Back in the office, the normal August lacunae is absent. The place is positively buzzing, none more so than Graeme 'Scoop' Wearden who appears to be close to hysterics. He's looking at the Web site of another UK tech news operation, whose name I shall not as yet disclose. "What's the matter?" I ask inquiringly.
Between tears of unseemly joy, the story unfolds. A week or so ago, SCO -- bless 'em -- decided that it had had enough of suing people and was mildly put out that nobody seemed to take them seriously as a software company no more, no more. So, it let it be known that there were going to be no new lawsuits for the foreseeable: a creditable decision, you'd think.
But mischievous Scoop wouldn't let it lie. The next time he was on the phone to a SCO spokesman, he asked "if you're not going to sue anyone, who's going to buy a SCOSource licence?" "Ah," said the spokesman. "We're looking at that programme. All I can say is that people who buy soon may end up paying less than ones who don't."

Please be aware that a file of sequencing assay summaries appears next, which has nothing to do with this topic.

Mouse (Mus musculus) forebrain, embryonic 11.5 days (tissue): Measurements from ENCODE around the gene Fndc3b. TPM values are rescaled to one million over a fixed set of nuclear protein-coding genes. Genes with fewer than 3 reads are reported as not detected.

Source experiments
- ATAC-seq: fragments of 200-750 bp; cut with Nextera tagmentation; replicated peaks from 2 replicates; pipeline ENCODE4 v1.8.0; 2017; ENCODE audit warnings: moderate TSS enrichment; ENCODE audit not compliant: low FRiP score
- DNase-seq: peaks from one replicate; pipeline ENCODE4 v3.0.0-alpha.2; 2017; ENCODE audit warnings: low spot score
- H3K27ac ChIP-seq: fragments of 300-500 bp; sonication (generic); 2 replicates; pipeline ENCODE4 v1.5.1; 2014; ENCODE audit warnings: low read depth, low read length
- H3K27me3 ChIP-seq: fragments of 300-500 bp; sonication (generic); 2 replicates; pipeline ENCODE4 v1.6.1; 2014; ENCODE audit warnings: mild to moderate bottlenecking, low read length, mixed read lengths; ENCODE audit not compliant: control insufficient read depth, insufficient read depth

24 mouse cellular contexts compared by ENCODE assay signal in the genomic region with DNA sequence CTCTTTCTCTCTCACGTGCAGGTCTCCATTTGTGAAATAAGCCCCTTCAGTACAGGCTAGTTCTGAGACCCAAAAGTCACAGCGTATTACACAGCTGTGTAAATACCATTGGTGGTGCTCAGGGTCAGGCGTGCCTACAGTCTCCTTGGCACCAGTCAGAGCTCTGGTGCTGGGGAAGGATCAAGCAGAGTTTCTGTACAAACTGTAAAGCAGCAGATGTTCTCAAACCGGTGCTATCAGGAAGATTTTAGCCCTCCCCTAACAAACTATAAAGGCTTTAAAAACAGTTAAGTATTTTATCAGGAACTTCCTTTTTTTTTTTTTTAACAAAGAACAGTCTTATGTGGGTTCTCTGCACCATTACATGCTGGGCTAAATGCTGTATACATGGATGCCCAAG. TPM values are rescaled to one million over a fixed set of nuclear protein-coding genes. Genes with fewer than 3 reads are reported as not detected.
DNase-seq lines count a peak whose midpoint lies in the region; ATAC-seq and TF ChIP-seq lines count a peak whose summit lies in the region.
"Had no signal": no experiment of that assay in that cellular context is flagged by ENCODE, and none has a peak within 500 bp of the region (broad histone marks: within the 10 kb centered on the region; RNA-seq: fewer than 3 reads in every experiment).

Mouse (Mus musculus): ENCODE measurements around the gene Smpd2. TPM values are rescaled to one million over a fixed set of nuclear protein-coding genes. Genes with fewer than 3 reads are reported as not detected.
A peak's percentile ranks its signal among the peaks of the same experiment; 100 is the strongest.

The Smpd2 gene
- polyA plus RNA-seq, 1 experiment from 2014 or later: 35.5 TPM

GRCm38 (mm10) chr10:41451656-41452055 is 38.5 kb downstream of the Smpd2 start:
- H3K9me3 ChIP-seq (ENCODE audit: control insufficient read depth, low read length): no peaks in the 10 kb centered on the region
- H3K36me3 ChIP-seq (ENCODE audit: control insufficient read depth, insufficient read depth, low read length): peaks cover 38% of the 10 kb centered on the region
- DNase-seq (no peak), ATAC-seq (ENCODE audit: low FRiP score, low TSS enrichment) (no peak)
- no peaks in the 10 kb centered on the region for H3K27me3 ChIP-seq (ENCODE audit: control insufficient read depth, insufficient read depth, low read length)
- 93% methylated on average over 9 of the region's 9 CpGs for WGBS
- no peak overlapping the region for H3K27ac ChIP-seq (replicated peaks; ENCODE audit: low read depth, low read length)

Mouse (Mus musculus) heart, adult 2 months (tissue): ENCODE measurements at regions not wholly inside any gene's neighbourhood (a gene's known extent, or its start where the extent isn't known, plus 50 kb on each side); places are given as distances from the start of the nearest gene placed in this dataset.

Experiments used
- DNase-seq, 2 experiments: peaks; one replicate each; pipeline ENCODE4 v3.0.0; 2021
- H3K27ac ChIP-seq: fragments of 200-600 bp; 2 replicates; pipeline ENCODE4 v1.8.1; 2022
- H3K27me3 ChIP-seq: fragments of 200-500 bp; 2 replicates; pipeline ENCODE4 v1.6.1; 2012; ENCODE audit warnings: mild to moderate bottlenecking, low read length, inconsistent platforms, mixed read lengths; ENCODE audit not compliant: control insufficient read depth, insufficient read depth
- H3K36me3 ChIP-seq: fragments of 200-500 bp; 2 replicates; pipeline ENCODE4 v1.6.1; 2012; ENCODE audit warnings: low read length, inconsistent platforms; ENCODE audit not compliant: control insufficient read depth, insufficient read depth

Which was duly written up as "SCO ponders hike in 'Linux IP' licence fee", a reasonable reading, given that's what matey said.
So our hero was somewhat surprised to receive a steaming email shortly afterwards, "journalist to journalist", from a contributor to that UK tech news operation, accusing him at length of many sins: "That piece on SCO raising licence fees to prompt people into buying licences is irresponsible. You are either ignorant, paid off or just plain stupid. Of the three, the best one seems to be ignorant, and that is a sad statement." And so on and so forth, for many hundreds of intemperate words -- which, just for good measure, were cc'd to Pamela Jones on Groklaw and others.
We won't dwell on consequent correspondence, but Wearden stuck to his guns over the idea that if SCO said it was thinking of doing something it was worth reporting and nobody (apart from our ranty correspondent) disagreed.
So what caused Mr Wearden's incipient mirth today? He'd just been checking back and found out that two days after the J'Accuse email, The Inquirer took his story and ran it dead straight.